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Year : 2014  |  Volume : 16  |  Issue : 6  |  Page : 801-802

Unraveling the intricacies of mammalian fertilization

Reproductive Cell Biology Lab, National Institute of Immunology, New Delhi 110067, India

Date of Web Publication27-Jun-2014

Correspondence Address:
Satish K Gupta
Reproductive Cell Biology Lab, National Institute of Immunology, New Delhi 110067
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Source of Support: None, Conflict of Interest: None

DOI: 10.4103/1008-682X.133325

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It is imperative to understand the molecular basis of various steps involved during fertilization. In the manuscript by Bianchi et al. [1] a novel protein, Juno on egg membrane (oolemma) has been characterized that binds to sperm specific protein, Izumo-1. Monoclonal antibodies against Juno inhibited in vitro fertilization. Juno knock-out female mice failed to deliver litters on mating. It is rapidly shed from oolemma after fertilization, suggesting its role in preventing polyspermy. Taken together these studies will help in our understanding of sperm-egg recognition mechanisms and also facilitate development of new fertility treatment regimens and novel contraceptives.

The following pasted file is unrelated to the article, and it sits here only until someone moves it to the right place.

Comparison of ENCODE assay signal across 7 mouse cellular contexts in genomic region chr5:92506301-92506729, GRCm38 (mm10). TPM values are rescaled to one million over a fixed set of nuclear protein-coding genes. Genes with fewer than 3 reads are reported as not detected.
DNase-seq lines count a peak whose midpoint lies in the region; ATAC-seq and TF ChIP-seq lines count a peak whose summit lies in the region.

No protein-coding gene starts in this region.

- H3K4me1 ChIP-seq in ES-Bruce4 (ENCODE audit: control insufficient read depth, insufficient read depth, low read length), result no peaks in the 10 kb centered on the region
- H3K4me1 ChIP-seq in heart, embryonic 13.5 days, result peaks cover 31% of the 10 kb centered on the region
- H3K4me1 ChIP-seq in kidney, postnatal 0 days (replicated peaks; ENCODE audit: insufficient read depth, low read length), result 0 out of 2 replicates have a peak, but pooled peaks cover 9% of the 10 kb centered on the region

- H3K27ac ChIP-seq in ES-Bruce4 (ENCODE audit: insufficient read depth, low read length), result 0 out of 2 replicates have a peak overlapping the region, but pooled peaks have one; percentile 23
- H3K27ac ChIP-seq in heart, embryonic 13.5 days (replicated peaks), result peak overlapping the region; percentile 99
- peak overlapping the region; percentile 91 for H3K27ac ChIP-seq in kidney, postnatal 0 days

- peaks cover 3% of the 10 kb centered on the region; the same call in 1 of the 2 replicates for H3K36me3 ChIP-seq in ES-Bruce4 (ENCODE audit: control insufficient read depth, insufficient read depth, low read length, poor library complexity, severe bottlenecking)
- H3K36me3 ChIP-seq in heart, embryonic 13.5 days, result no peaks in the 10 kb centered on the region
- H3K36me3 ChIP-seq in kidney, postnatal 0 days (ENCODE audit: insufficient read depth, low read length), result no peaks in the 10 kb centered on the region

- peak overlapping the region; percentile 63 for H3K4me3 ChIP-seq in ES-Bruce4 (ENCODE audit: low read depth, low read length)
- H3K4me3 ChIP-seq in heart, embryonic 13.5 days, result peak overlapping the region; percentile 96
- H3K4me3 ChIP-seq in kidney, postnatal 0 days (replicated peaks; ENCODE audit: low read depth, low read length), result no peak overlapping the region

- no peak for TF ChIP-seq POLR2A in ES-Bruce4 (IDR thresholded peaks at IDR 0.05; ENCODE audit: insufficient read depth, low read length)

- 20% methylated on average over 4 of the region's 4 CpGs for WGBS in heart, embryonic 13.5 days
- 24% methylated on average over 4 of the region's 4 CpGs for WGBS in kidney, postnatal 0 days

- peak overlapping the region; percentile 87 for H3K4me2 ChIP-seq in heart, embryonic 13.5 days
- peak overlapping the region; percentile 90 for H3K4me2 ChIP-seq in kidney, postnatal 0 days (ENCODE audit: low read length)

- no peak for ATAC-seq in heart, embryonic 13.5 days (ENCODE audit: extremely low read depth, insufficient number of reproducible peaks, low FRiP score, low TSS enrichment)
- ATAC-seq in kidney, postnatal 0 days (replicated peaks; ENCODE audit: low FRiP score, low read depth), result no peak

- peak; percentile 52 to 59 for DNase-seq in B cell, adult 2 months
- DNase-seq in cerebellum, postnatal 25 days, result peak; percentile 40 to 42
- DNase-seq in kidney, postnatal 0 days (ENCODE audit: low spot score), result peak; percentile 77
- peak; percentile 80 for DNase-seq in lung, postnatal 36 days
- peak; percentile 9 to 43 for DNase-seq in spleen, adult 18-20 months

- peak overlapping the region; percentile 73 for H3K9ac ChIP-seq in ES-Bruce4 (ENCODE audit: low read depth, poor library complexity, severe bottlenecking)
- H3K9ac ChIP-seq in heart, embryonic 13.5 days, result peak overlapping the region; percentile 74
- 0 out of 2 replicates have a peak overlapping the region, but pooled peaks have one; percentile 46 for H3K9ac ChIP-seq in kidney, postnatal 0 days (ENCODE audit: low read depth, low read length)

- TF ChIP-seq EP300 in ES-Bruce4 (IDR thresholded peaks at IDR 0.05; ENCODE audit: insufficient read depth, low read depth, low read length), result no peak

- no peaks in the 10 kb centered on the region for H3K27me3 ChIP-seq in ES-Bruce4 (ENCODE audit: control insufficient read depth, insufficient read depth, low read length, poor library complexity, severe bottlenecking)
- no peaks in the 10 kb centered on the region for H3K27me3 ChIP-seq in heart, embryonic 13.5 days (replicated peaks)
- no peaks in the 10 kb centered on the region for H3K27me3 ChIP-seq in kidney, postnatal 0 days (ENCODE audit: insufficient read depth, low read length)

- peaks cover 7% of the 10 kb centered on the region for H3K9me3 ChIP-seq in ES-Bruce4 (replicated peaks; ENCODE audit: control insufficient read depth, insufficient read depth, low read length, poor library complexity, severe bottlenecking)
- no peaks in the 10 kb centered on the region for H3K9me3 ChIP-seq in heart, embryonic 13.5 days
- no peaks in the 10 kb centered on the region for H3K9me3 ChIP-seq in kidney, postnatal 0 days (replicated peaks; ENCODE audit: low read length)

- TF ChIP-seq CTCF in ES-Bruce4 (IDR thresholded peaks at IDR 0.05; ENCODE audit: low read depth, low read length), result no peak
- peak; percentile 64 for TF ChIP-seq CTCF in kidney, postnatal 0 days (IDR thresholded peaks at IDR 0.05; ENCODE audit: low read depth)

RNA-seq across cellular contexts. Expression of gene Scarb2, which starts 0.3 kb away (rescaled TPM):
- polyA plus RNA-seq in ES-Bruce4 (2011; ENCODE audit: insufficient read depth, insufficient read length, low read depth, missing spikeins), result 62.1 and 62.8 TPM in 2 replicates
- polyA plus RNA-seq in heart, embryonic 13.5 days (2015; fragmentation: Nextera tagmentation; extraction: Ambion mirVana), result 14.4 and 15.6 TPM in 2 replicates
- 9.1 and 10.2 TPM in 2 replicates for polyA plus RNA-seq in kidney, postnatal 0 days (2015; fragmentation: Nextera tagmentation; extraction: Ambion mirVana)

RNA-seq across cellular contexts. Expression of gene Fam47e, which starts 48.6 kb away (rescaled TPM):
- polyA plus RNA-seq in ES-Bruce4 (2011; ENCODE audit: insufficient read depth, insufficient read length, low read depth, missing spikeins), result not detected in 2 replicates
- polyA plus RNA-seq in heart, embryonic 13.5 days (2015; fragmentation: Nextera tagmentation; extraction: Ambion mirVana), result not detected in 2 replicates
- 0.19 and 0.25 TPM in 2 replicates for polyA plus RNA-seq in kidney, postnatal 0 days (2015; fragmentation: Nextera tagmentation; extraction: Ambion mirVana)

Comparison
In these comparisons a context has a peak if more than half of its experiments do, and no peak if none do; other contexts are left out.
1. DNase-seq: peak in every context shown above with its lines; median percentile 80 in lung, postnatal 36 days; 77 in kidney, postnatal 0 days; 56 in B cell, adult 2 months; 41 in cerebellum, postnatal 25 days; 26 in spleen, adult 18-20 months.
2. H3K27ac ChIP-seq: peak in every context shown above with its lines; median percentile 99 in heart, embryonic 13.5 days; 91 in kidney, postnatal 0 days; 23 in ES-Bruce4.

How to cite this article:
Gupta SK. Unraveling the intricacies of mammalian fertilization. Asian J Androl 2014;16:801-2

How to cite this URL:
Gupta SK. Unraveling the intricacies of mammalian fertilization. Asian J Androl [serial online] 2014 [cited 2021 Oct 25];16:801-2. Available from: - DOI: 10.4103/1008-682X.133325